OLYMPIA – Students can wear tribal regalia at graduation, the state will get an improved background check system for firearms, and bicyclists will be able to treat stop signs more like yield signs under bills signed Wednesday.
With far less fanfare than usual for the final step of a bill becoming law, Gov. Jay Inslee signed 67 pieces of legislation passed in the recently completed session. In previous years, sponsors and supporters lined up in the hallways and crowded into a conference room to mark the event, have their picture taken and receive a ceremonial pen.
Because of restrictions on large gatherings to prevent the spread of COVID-19, sponsors and the public were asked to stay away from the ceremonial signing and watch on TVW.
That shortened the signing session, which otherwise might have lasted more than an hour, was about 30 minutes. Among the topics covered in the bills signed were the following:
Letting students wear traditional tribal regalia and other items of cultural significance to graduation ceremonies and related events.
Civil arrests for immigration or citizenship issues are barred in or near courthouses in the state.
Requires firearms dealers to use a background check system to be developed by the Washington State Patrol and follow state rules for keeping records of sales and transfers. An advisory board will be set up to oversee the system.
Student and staff ID cards will have contact information for suicide prevention and crisis intervention organizations.
Reports of child abuse or neglect must be investigated by law enforcement of the state Department of Children, Youth and Families, and when necessary referred to court.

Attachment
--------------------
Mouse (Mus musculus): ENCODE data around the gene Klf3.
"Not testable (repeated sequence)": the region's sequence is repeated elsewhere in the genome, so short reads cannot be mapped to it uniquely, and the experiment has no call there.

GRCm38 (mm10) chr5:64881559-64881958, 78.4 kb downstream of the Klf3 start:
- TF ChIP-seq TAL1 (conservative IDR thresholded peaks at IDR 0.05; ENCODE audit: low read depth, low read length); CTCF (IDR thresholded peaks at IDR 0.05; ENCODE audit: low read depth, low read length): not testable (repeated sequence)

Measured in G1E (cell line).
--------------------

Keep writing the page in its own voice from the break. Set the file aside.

Libraries will be able to request two Discover Passes each year that can be loaned to members to increase public access to state parks.
The ban on using certain cancer-causing chemicals in foam to fight fires was expanded. The chemicals, known as PFAS, are used at airports, chemical plants and refineries, and have contaminated water at nearby communities, including Airway Heights.
State residents were given certain rights for the upcoming 2020 Census, including to participate free of intimidation, respond in multiple ways, request language assistance and verify the census worker’s identity. Impersonating a census worker would be a gross misdemeanor.
Missing persons cases must be entered into the National Crime Information Center system within 30 days, and medical examiners investigating a death must submit information to the National Missing and Unidentified Persons system.
Citizenship and immigration status were added to the items protected under the state’s anti-discrimination law.
Bicyclists can make what’s known as an Idaho stop, which treats a stop sign like a yield sign at a clear intersection to improve traffic flow for themselves and cars that may be behind them.
A limit on a chance on a pull tab or punch board was raised to as much as $5, up from $1, which has been the limit for more than 20 years.
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